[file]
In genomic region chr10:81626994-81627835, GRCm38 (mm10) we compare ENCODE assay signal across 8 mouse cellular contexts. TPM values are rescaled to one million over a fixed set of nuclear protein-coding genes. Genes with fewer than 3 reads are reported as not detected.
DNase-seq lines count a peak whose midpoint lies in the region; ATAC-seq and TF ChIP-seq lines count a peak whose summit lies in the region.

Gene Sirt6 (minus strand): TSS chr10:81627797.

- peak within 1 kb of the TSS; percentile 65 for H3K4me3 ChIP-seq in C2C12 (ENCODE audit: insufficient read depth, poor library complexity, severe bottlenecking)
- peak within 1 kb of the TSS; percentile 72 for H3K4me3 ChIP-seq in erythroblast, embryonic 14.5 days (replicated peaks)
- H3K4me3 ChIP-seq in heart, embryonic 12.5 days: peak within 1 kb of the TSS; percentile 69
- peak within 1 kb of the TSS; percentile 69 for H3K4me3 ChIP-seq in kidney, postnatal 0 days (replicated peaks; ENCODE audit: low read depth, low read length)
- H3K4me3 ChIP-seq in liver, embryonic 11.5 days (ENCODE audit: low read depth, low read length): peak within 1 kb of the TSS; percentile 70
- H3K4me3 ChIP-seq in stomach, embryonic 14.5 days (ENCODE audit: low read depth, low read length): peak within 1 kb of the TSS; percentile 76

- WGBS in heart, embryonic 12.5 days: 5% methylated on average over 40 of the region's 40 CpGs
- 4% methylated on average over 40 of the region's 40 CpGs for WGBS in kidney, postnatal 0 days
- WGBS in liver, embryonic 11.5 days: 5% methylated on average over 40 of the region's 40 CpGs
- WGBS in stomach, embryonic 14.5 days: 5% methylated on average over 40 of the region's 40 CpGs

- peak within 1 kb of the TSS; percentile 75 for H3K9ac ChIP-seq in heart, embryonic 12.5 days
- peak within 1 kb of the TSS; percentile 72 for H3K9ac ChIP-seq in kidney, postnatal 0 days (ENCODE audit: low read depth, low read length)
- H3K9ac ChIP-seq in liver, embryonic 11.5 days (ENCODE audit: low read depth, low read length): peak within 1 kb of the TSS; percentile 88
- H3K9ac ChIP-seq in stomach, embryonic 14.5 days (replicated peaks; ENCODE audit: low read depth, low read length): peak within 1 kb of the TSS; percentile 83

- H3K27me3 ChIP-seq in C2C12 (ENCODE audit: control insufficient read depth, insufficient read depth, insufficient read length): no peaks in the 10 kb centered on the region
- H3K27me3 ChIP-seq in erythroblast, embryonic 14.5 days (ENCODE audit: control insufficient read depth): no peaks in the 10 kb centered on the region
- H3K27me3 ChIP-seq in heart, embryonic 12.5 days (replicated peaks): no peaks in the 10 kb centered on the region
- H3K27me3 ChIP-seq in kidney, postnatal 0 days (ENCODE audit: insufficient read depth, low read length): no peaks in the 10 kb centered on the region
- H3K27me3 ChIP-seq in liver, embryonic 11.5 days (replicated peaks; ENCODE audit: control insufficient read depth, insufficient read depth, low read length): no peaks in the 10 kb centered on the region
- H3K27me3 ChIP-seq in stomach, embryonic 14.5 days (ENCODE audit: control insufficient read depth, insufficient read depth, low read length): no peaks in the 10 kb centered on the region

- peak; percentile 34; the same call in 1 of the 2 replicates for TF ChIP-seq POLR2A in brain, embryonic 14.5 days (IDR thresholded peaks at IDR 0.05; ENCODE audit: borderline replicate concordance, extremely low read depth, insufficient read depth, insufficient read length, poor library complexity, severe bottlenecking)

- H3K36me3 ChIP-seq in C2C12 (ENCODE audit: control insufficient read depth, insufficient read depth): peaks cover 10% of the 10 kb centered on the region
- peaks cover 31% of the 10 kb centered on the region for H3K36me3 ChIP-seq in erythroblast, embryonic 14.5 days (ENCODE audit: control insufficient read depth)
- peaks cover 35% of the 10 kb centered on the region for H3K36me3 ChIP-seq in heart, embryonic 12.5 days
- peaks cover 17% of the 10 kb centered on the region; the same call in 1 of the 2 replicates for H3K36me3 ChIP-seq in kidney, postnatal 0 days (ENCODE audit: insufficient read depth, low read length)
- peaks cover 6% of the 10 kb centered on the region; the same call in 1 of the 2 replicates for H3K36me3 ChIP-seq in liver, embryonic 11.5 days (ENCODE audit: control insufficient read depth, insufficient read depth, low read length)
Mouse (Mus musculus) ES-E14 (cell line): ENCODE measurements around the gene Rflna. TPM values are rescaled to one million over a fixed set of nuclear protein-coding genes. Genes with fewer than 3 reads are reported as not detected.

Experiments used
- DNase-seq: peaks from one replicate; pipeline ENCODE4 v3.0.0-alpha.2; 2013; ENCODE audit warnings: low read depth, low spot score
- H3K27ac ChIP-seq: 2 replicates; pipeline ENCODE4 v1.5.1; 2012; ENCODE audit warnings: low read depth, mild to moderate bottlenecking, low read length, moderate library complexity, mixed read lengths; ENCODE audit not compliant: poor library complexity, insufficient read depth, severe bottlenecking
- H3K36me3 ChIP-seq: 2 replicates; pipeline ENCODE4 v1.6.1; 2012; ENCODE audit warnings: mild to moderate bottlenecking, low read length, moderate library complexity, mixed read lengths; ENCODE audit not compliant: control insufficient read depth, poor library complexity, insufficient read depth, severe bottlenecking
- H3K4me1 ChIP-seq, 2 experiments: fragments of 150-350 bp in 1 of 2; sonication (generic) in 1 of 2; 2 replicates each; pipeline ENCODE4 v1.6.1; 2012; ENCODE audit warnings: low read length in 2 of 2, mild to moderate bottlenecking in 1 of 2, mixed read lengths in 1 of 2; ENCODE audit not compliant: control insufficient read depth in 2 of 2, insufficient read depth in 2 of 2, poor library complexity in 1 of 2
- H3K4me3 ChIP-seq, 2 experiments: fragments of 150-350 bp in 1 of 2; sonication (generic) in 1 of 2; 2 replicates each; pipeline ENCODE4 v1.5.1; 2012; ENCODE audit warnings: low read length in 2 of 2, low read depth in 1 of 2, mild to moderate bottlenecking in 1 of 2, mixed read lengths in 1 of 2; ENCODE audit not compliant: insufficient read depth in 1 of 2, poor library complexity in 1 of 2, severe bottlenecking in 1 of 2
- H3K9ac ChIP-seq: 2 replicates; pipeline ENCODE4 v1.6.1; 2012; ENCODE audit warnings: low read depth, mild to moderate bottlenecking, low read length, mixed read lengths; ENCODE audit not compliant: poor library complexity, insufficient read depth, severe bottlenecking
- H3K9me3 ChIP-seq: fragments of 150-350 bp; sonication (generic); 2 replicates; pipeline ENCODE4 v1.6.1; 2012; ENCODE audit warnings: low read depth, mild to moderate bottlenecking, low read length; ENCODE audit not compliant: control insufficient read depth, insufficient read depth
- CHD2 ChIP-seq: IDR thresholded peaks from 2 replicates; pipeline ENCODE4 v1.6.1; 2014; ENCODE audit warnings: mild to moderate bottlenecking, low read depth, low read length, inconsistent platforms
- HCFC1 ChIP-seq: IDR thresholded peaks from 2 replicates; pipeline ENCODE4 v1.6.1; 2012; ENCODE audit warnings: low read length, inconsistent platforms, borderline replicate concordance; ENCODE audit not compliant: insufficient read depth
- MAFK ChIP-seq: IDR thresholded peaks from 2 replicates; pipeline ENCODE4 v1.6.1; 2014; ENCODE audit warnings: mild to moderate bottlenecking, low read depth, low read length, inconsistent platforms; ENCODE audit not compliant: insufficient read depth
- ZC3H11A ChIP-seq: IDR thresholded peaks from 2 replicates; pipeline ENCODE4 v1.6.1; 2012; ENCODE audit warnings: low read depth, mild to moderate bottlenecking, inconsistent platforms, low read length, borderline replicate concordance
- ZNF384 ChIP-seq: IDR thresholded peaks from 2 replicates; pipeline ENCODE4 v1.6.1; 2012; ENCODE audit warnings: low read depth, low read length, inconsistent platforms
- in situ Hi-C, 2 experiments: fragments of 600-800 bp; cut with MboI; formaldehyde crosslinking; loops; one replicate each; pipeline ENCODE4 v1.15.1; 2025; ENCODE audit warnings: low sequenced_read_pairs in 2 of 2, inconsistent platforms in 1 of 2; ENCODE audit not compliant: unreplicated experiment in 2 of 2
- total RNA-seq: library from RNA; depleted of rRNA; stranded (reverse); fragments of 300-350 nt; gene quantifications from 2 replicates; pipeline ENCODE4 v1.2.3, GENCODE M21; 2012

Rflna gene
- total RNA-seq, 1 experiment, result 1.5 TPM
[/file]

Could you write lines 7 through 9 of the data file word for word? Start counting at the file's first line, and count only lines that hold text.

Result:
- peak within 1 kb of the TSS; percentile 69 for H3K4me3 ChIP-seq in kidney, postnatal 0 days (replicated peaks; ENCODE audit: low read depth, low read length)
- H3K4me3 ChIP-seq in liver, embryonic 11.5 days (ENCODE audit: low read depth, low read length): peak within 1 kb of the TSS; percentile 70
- H3K4me3 ChIP-seq in stomach, embryonic 14.5 days (ENCODE audit: low read depth, low read length): peak within 1 kb of the TSS; percentile 76